The only thought scarier than that of facing my childhood bully in the halls of Morrisville High School was that of facing him again 25 years later. We were meeting at my request. Why was I doing this? His imprint stayed with me years after the bruises faded. I needed some sort of resolution. I needed to know why he singled me out. Actually, I wasn't completely sure what I needed. But I needed to see him.
I had written Frankie a letter and, amazingly, he had agreed to the meeting. I traveled across two states to his current residence in Pennsylvania, about an hour west of where we grew up, just over the New Jersey border. There, in a maximum-security prison, he is serving a life sentence for killing a man who was gay. I am gay.
Before leaving for the prison, I packed my contact lenses as a contingency measure. You see, it turns out that at the State Correctional Institute at Graterford, visitors are not separated by bulletproof glass like in the movies. We would be meeting in a small room, the guard outside with his back to the door. I figured if Frankie jumped me, the eyeglasses were likely to be the first casualty. How, then, would I be able to see the road to make the long drive home? In advance of my visit, prison officials told me that brief hugs were permitted at the beginning and end of each visit. I wanted to tell them, "If you see what looks like a hug, summon the guards. Please!"
When I was finally brought to meet Frankie, I did not recognize him. He was always bigger than me, but he is now 350 lb. and, as I would discover, set a state prison record in power lifting. That made the thought of conflict even more frightening. But there would be no violence.
The rage that once contorted his teenage face had given way to a broad, if hesitant, smile. We shook hands and awkwardly made our way to our private booth to take our seats and make small talk, each feeling the other out in the manner of two old friends who had drifted apart and were now trying to rediscover common ground and recapture our rhythms. What finally broke the ice was my trademark lack of diplomacy. I just dove right in and asked if he was guilty of the crime for which he was imprisoned. "Oh, I did it," he said, shocking me with his forthrightness. He proceeded to open up about the crime and his life before and after.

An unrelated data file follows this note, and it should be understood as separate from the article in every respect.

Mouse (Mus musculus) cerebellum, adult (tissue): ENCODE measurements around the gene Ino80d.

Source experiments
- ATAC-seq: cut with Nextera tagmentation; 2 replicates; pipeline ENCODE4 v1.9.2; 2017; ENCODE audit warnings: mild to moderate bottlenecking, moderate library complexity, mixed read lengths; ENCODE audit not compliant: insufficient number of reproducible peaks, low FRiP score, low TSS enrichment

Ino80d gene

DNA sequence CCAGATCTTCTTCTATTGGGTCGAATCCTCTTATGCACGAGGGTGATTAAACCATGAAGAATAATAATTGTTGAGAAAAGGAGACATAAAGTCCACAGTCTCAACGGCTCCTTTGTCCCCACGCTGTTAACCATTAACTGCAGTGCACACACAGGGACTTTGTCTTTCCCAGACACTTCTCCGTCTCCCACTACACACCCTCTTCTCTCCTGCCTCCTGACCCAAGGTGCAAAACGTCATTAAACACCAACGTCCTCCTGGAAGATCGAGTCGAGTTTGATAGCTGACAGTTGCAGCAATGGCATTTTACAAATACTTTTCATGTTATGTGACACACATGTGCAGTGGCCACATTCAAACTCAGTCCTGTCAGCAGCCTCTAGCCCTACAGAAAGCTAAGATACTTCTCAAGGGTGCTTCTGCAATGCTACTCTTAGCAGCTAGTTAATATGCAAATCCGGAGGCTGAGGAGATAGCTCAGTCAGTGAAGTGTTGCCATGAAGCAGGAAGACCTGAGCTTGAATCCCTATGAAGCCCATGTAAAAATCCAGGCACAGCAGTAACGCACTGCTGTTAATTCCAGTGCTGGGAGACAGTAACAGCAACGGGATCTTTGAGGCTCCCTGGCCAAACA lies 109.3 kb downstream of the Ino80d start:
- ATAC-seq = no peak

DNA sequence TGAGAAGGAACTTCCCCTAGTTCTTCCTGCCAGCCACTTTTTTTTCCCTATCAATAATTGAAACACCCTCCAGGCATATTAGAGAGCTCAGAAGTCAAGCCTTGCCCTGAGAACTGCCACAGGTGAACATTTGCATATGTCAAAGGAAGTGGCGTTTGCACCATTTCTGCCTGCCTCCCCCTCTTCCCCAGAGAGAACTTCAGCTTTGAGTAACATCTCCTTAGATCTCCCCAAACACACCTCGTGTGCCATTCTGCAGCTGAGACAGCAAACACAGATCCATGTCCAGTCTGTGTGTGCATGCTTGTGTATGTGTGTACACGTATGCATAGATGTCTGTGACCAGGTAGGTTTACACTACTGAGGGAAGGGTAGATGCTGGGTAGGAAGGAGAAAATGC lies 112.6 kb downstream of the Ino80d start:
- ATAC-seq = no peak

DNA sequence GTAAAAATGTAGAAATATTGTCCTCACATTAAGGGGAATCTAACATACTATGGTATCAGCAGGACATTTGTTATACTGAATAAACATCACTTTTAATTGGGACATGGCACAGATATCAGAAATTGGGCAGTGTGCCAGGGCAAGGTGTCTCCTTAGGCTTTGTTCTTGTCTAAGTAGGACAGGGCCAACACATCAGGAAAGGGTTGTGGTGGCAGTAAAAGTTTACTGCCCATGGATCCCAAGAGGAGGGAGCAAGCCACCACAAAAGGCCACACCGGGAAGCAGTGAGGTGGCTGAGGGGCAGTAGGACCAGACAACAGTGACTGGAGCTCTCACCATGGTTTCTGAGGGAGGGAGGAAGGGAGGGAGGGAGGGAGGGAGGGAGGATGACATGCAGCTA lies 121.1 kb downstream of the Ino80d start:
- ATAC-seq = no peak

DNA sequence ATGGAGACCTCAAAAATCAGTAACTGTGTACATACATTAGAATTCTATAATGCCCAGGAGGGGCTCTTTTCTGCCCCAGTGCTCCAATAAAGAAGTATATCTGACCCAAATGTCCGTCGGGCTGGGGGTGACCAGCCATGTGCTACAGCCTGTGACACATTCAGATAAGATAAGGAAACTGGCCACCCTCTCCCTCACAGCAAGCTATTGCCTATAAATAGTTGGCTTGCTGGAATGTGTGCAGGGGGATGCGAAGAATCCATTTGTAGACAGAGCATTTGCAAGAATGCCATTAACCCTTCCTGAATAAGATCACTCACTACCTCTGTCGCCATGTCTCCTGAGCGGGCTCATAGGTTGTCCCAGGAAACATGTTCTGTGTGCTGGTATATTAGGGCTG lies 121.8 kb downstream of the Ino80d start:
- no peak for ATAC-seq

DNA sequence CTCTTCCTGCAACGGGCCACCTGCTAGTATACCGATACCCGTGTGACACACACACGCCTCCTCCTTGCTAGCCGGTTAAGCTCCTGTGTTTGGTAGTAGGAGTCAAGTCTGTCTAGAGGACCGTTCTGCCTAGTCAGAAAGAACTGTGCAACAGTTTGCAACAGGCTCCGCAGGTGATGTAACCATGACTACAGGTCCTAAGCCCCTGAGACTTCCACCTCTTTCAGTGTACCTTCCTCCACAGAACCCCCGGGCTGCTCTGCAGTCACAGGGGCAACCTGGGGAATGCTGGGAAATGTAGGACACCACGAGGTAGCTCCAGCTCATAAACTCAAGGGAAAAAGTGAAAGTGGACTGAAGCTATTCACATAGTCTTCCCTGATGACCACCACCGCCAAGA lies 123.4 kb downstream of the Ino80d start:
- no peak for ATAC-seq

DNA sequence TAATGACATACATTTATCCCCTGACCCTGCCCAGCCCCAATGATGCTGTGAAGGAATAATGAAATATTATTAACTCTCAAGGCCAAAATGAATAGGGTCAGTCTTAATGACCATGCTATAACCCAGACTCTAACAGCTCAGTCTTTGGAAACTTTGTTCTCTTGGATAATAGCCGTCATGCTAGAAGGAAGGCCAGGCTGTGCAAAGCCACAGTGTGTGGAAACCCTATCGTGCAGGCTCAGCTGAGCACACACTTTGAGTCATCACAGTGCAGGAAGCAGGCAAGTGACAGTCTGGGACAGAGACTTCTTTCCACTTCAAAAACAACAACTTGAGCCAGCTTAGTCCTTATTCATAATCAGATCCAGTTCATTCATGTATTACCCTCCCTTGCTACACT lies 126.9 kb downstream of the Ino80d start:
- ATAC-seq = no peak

When I finally confronted him with his crimes against me, he apologized profusely. But he had no memory of me, which I found stunning given the ferocity of his attacks. Only after four prison visits and an exchange of more than 50 letters did he finally recall a confrontation where he pinned some poor guy against the gym wall. I lit up. "That guy was me!" That proved to be a revelation to me. While Frankie's words and actions in high school had seemed intensely personal, it turns out they clearly were not. I was just a convenient target.
Frankie adamantly denies that homophobia was the reason he singled me out, despite his generous use of gay slurs at the time. "Have you considered there could have been lots of other reasons?" he told me. But he himself cannot pinpoint them. Perhaps I can. I am convinced that, in part, he identified with my pain. He was the victim of abuses as a child, of truly ugly stuff that makes my troubles look frivolous in comparison. He also unsurprisingly had his own insecurities. His actions toward me were perhaps the only way he could engage someone he sensed had troubles of his own. He knew I was gay even before I knew I was. And in the bumbling, cruel and confused language of adolescence, he was letting me know it.
There is no excusing the way he let it out, as taunts and threats looking me in the eye and saying he was going to kill me, convincing me it wasn't merely a figure of speech, making me terrified to go to school each day. As a teen, I remember sometimes feeling so much pain that I would say to myself, I ought to be suicidal. Fortunately, that wasn't in my makeup. I think I'm too ornery. Perhaps I had more support than I admit to.
I was not all innocence myself. Nearly all of us have engaged in bullying to some extent, if in less obvious forms than pinning another kid against a gym wall. I'm not proud of it, but I have been a bully. As part of a group of nerdy kids in school, I taunted newcomers and outsiders, anyone with a weakness that I could pick to disguise my own. I certainly should have known better. I now know how to recognize the cowardice in bullying and to see valor in aligning myself with the bullied. What must be stigmatized is avoiding confrontation and scattering to safety instead of coming to the aid of the weak.
Now I know better, thanks in large part to this late-in-life gift, what has become a friendship with Frankie. He has helped me explore, depersonalize and put to rest my childhood trauma of being bullied. In the process, he has somehow transferred to me some of the extraordinary mental strength that has enabled him to survive behind bars.
No one helped Frankie when he needed it. And so he went on to cause mayhem in his family and, on one alcohol-sodden night, to murder a man. My mission is now to help the person who bullied me, who caused me years of grief. It's not lost on me that the balance of power between Frankie and me has shifted. Frankie has no possibility of parole. Because of the damage others did to him, he made a terrible mistake and is in prison till the day he dies. I'm powerless to change that. But I can be his friend and return the unexpected and precious favor he's granted me.
Guenther is head of executive communications at a large financial-services firm based in New York. He is writing a book on his experience with Frankie.